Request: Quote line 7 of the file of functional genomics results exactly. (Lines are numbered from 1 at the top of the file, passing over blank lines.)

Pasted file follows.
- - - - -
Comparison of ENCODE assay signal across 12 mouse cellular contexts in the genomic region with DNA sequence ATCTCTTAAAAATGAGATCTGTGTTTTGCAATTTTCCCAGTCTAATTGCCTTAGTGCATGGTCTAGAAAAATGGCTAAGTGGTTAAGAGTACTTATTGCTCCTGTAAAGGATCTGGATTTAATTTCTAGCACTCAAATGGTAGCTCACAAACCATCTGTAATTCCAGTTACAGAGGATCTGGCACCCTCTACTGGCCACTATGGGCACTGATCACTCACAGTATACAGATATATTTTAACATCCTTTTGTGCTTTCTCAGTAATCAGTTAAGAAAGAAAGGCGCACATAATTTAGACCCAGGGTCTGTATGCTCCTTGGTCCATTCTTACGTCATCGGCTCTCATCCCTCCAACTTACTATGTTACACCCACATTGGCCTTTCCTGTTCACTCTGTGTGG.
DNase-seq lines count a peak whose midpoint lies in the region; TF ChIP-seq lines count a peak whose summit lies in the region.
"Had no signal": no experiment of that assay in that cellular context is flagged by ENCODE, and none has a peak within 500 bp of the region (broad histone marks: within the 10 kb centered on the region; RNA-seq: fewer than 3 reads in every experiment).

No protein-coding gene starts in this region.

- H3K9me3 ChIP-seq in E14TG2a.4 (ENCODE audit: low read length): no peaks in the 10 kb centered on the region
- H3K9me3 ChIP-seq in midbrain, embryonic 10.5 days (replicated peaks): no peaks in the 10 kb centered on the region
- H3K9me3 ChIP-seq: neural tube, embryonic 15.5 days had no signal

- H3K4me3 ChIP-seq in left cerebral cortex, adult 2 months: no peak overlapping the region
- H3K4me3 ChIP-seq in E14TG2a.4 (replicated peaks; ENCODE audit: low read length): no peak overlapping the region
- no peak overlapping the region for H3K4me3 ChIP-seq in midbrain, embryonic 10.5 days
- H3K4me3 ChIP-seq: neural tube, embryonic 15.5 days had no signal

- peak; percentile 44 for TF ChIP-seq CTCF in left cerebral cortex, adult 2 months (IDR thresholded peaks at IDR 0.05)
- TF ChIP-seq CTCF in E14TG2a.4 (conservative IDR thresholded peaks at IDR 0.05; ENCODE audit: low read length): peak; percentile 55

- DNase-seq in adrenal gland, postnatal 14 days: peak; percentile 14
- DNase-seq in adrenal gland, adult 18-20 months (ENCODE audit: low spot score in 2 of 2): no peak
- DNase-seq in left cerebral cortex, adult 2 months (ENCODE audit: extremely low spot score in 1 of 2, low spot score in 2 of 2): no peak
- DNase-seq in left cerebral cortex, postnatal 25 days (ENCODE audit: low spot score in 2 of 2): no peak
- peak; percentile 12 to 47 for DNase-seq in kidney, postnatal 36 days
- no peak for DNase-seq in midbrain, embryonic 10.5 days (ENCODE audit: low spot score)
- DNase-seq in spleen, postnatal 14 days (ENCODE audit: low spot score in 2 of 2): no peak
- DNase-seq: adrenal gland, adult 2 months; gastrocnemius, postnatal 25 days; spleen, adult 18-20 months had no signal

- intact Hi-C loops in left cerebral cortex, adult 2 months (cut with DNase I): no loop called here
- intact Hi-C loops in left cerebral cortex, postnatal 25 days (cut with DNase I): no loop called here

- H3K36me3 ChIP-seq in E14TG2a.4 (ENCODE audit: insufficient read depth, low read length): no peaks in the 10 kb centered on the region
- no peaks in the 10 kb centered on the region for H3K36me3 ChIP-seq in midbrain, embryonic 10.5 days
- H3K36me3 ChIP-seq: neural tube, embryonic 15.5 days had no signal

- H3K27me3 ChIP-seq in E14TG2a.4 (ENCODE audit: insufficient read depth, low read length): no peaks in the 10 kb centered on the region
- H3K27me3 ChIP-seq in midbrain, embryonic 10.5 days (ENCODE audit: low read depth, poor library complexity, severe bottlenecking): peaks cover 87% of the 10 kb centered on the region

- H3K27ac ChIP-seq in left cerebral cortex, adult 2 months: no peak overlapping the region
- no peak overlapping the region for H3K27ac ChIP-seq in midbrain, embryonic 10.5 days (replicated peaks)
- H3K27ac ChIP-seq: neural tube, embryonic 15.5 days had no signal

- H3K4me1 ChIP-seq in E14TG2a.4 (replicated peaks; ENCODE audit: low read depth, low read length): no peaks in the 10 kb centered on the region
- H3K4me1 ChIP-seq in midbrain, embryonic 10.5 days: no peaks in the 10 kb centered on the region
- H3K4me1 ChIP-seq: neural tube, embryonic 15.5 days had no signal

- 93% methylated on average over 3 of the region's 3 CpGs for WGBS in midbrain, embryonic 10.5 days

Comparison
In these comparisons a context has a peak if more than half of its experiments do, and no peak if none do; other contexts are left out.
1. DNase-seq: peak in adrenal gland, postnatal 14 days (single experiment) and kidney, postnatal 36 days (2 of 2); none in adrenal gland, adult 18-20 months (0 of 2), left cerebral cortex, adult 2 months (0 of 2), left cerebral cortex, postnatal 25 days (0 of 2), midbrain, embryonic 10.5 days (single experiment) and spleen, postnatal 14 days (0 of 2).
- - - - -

- H3K9me3 ChIP-seq: neural tube, embryonic 15.5 days had no signal